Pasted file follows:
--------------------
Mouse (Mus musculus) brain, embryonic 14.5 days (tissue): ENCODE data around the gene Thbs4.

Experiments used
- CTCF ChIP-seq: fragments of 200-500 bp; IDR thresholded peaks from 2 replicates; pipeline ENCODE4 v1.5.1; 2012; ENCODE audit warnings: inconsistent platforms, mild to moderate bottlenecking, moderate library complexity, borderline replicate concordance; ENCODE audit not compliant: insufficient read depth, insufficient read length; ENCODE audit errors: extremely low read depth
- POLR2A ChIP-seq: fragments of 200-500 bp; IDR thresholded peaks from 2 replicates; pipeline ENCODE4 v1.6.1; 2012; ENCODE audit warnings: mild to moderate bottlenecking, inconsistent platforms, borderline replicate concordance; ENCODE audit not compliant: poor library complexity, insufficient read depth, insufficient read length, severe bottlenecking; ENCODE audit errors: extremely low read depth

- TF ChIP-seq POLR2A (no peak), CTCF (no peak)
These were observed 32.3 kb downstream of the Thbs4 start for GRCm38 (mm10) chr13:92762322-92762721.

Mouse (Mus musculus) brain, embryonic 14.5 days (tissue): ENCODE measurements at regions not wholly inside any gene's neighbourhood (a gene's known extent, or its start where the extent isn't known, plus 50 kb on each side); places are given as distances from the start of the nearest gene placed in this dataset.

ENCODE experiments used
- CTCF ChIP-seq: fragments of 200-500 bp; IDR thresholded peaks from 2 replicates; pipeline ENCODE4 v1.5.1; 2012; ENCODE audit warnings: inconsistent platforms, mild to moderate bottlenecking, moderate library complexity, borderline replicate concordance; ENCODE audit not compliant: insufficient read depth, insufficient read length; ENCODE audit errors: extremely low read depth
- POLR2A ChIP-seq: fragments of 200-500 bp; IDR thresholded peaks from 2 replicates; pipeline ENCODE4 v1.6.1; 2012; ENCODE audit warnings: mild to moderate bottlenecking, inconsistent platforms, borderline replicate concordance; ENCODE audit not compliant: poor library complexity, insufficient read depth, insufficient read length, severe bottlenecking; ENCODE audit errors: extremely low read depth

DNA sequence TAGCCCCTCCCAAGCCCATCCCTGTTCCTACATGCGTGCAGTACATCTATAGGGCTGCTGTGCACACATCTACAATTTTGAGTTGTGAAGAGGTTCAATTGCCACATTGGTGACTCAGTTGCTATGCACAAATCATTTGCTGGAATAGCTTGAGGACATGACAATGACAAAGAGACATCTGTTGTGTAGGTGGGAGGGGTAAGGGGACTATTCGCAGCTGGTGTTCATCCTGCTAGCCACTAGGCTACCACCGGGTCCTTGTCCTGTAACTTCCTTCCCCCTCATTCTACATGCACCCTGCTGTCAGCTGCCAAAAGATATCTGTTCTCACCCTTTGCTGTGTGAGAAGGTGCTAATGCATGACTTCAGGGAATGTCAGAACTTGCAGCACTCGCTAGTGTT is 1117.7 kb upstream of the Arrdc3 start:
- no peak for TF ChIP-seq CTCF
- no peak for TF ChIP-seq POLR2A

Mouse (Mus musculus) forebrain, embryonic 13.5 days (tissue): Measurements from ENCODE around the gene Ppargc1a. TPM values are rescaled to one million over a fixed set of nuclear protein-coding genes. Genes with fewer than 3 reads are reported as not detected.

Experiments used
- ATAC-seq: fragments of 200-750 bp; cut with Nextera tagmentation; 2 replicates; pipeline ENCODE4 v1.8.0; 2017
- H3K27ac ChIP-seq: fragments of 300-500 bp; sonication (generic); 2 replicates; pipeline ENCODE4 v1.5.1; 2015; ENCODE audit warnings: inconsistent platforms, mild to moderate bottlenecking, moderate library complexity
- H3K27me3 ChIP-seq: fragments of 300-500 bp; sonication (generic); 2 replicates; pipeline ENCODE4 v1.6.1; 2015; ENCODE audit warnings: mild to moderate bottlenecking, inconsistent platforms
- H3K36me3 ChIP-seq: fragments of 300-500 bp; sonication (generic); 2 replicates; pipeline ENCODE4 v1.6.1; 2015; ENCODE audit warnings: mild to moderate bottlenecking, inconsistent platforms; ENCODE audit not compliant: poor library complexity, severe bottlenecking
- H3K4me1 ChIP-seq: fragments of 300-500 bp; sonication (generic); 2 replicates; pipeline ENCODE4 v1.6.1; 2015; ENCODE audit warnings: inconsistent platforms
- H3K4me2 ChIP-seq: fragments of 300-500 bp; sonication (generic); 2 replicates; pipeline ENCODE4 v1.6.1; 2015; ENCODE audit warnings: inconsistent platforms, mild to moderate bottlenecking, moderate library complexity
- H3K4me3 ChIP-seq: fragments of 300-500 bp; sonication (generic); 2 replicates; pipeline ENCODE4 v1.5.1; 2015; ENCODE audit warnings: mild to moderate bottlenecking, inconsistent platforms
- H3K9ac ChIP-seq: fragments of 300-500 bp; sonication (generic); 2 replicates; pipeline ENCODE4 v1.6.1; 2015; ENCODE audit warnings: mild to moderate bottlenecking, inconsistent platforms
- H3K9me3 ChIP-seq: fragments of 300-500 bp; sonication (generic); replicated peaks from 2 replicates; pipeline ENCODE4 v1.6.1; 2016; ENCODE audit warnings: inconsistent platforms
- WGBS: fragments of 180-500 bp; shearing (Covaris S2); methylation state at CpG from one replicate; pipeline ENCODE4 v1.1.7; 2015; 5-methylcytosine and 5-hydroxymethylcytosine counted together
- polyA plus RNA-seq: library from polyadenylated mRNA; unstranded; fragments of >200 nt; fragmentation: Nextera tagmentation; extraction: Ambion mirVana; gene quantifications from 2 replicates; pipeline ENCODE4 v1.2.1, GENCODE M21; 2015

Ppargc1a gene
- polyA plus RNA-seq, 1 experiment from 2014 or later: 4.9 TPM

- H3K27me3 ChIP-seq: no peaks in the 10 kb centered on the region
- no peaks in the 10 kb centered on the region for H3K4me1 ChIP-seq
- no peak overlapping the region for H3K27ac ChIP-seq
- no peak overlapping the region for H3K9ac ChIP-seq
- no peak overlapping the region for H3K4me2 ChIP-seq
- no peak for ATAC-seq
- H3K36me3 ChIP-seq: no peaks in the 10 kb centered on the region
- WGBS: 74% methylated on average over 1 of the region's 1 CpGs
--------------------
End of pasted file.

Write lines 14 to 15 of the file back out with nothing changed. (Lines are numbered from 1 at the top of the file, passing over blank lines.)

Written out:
Mouse (Mus musculus) forebrain, embryonic 13.5 days (tissue): Measurements from ENCODE around the gene Ppargc1a. TPM values are rescaled to one million over a fixed set of nuclear protein-coding genes. Genes with fewer than 3 reads are reported as not detected.

Experiments used